Monthly Archives: February 2019

Climate Geoengineering: Taking note

The featured image shown above was taken by me over the skies of western Wyoming in February of 2018. Through all my travels in recent years, however, I realized this was not an isolated sighting of what is being termed “chemtrails”. I’ve seen these over the skies of SD, MN, and WI. While I have not seen our skies in the midwest littered as much as some pictures in areas of FL and CA, it certainly raises the question as to whether they will increase, what are they, and who is doing this.

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New yarn and new techniques brought my new favorite winter hats this season. Crocheted bean stitch, knit pillars, and a soft chunky yarn from Loops & Threads.

The top left pattern is a modified version of the Malia Beanie – Pattern by Little Monkeys Crochet at littlemonkeyscrochet.com. I modified this pattern by using a chunky yarn (rather than a worsted weight) and a K hook size – thereby decreasing the number of chains required for the vertical rows (I used 22: 18 for the main section and 4 for the brim). I also eliminated the 3rd round of the magic circle and worked directly from the 2nd round. To compensate for the loss of chains on the 3rd round of the magic circle, I (randomly and inadvertently) created 2 rows from each chain rather than moving to the next for every row. Also, for the large bean stitch, I pulled through after 6 sts on the hook rather than 8 – again, to compensate for the bulkier yarn. And finally, at the end of my rows, I crocheted (using a slip-stitch) the last row to the first (rather than sewing together). That gave me an additional row of a raised chain but I could have eliminated this by ending one or two rows earlier.

Added note on size: this hat turned out to be a Large, or possibly even XL. Since I was somewhat winging-it with the modifications I was really happy how it turned out but would like to try again with a little more systematic approach. Working from the 2nd round of the magic circle gives you 24 chains to work your rows from, and if you start 2 rows from each chain you’ll end up with 48 rows.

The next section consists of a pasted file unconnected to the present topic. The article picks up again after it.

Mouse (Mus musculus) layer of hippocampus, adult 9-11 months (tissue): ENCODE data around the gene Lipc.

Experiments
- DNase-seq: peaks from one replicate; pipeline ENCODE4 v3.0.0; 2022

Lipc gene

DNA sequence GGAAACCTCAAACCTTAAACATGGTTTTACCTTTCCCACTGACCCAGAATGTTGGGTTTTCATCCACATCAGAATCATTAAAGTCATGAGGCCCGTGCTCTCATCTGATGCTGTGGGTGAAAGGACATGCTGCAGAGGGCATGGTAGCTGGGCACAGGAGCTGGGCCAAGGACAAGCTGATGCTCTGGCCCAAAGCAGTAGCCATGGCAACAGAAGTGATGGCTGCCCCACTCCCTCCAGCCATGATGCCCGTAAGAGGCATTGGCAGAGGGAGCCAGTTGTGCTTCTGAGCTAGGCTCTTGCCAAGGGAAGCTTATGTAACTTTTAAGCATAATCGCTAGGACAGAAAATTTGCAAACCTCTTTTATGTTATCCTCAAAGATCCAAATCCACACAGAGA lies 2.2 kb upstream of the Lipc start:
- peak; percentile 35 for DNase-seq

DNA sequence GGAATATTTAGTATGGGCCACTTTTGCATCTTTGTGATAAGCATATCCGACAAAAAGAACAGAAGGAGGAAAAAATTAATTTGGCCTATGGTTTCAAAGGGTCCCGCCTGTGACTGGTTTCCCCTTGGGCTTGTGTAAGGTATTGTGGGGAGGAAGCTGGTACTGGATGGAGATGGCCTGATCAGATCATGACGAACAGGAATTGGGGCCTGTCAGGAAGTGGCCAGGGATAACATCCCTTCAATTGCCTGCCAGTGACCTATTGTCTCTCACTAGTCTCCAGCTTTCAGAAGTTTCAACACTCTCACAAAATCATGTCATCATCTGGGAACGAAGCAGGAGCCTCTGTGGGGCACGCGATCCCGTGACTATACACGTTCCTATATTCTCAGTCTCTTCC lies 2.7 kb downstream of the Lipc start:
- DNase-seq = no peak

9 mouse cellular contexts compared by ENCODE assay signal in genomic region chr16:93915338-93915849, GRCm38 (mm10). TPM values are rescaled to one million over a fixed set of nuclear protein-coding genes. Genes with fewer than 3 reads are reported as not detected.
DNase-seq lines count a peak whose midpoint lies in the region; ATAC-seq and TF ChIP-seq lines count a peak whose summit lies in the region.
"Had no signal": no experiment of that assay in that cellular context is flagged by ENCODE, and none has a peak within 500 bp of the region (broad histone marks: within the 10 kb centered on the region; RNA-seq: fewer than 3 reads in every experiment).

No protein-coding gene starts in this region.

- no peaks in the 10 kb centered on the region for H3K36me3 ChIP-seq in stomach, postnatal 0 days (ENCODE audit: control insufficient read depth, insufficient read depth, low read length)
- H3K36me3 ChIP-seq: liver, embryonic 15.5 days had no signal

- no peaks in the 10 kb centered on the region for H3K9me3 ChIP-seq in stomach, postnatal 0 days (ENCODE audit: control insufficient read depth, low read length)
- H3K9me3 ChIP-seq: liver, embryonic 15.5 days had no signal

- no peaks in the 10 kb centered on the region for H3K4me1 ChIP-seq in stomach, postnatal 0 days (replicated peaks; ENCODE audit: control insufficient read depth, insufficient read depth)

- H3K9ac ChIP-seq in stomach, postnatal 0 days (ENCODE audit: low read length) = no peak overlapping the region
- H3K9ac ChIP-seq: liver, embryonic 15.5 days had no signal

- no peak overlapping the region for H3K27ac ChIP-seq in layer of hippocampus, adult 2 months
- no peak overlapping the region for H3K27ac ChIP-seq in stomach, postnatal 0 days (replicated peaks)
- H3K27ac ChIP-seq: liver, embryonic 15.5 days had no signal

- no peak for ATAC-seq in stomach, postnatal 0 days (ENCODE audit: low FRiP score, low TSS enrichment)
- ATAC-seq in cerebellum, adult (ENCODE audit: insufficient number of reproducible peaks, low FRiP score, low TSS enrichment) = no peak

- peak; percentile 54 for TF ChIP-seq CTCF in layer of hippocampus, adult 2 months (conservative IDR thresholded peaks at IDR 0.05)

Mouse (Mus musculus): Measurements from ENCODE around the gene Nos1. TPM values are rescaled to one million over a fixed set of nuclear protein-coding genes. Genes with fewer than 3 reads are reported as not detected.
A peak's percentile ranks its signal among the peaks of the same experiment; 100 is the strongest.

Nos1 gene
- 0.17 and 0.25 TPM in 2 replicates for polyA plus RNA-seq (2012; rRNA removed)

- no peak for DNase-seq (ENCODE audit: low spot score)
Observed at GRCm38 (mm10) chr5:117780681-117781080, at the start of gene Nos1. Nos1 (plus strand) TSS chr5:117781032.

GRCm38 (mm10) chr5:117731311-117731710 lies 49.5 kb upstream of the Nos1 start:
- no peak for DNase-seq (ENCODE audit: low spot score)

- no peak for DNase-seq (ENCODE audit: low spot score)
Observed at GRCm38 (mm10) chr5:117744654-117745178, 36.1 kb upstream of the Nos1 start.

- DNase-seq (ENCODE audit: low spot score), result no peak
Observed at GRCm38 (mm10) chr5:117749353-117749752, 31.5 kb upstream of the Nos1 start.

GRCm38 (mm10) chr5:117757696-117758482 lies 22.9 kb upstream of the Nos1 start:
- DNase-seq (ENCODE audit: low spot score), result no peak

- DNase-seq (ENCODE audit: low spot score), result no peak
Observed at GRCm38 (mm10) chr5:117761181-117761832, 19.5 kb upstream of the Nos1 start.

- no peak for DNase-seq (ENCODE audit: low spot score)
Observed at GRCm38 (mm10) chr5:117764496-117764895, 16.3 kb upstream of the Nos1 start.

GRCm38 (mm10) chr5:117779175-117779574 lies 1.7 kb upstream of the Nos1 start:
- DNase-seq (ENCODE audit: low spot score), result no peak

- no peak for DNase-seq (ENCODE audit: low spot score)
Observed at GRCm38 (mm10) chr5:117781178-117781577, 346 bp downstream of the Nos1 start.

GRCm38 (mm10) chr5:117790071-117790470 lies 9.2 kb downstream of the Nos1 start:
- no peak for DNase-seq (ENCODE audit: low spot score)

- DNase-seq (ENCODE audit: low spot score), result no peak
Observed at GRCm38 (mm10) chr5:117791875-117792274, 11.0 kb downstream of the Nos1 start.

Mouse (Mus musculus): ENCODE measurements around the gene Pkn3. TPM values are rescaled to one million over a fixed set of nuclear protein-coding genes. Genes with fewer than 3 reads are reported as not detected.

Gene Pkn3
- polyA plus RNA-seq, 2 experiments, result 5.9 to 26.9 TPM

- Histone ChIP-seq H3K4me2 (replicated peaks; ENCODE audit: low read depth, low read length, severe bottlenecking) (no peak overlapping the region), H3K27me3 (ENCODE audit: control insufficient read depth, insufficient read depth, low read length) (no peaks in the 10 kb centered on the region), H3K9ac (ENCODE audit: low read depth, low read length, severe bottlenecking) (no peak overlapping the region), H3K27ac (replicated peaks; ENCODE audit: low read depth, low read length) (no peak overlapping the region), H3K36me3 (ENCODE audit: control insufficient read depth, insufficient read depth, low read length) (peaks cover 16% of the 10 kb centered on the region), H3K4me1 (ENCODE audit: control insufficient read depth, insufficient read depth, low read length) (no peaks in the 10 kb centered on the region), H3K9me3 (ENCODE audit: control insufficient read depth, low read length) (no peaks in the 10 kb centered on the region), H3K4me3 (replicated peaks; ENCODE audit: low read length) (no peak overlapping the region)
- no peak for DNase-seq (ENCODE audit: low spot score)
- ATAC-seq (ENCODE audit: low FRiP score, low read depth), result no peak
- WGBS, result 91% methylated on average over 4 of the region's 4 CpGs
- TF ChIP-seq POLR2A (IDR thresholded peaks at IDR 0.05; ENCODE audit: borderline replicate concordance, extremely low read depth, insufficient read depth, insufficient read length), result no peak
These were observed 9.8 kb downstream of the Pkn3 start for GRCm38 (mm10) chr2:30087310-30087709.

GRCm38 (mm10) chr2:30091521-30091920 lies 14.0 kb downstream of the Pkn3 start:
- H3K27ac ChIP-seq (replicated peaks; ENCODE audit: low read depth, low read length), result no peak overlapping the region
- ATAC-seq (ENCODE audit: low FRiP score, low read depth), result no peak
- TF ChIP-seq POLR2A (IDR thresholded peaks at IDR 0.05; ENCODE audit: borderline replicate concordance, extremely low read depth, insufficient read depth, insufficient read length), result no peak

The bottom two hats use some of the Carbon Copy pattern from Sarah Keller at knotanotherhat.com.
Here again I used Loops & Threads, Charisma – a bulky yarn, with US 8 circular needles.
I inverted the purl rows for knit and used 2×2 ribbing for the brims.
With the blue I stopped short of a slouch hat because I wanted this for a ski hat and it turned out great – it’s warm and stays on tight! With the off-white I completed the full slouch but it makes a really bulky (read: heavy) slouch hat. It’s okay but not my favorite.
Regarding size: I cast on 72 sts and used about 10 rows of 2×2 ribbing for the brim. This created a ladies M/L.
Regarding the rows/pattern: After the brim I purled for 2 rows then knit for 6.
The “pillar” rows can be done in any way – on the blue hat I purled for only 1 row before beginning the 1×1 ribbing – but for the white hat I purled 2 rows before the 1×1 ribbing.
No matter how it’s done, the pillars give the hat some flexibility – especially important with a bulky yarn using size 8 needles – otherwise you get a stiff hat that’s not very form-fitting. Also, these are really quick and easy to make so I plan to do a few more and will try to post a standard size chart for the ski hat in S/M/L after a few more.

This is my version of Light & Up from Caroline Wiens. I used Schoppel-Wolle, Das Paar (Warmfront Color 2208). I’m calling it my passion scarf because I absolutely loved how it turned out. With over 200 sts on the needles at the end of the project, it takes some serious time and commitment to finish this scarf (kudos to all those who have, seeing the pictures on the link above there are some very pretty results with this pattern).

Also, I loved how the colors turned out with the Das Paar. I ran out of the it at the end and finished with a heavier weight, black yarn similar to Lion’s Brand Landscapes (100% acrylic) (you can see this in the pictures). Unfortunately, I finished this project over a year ago and can’t find the label for this yarn! It turned out nicely, however, because the smoothness and added weight eliminated the need for the tassels and gave it a nice border.

Every documentary and/or book I’ve linked on the sidebar should be watched or read by every American. These movies are an eye-opener into how some of our everyday conveniences are produced, marketed, and worst, accepted. I’ve now seen each of these twice, with exception to Super Size Me – which wrapped up my past week “food supply” documentary-binge.

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Regenerative Organic Agriculture

I had to post this as a phrase, or term, I want embedded in my mind. For almost a decade words, phrases, and acronyms like “organic”, “all-natural”, “GMO”, “BPA”, “rBGH”, “certified”, “soy lecithin”, “cow’s milk protein”, “high-fructose corn syrup”, along with additives, preservatives, and other words I can’t pronounce have tumbled around in my mind over many a shopping experience. While easier to avoid at local farmer’s markets, not so much at many regional grocers.

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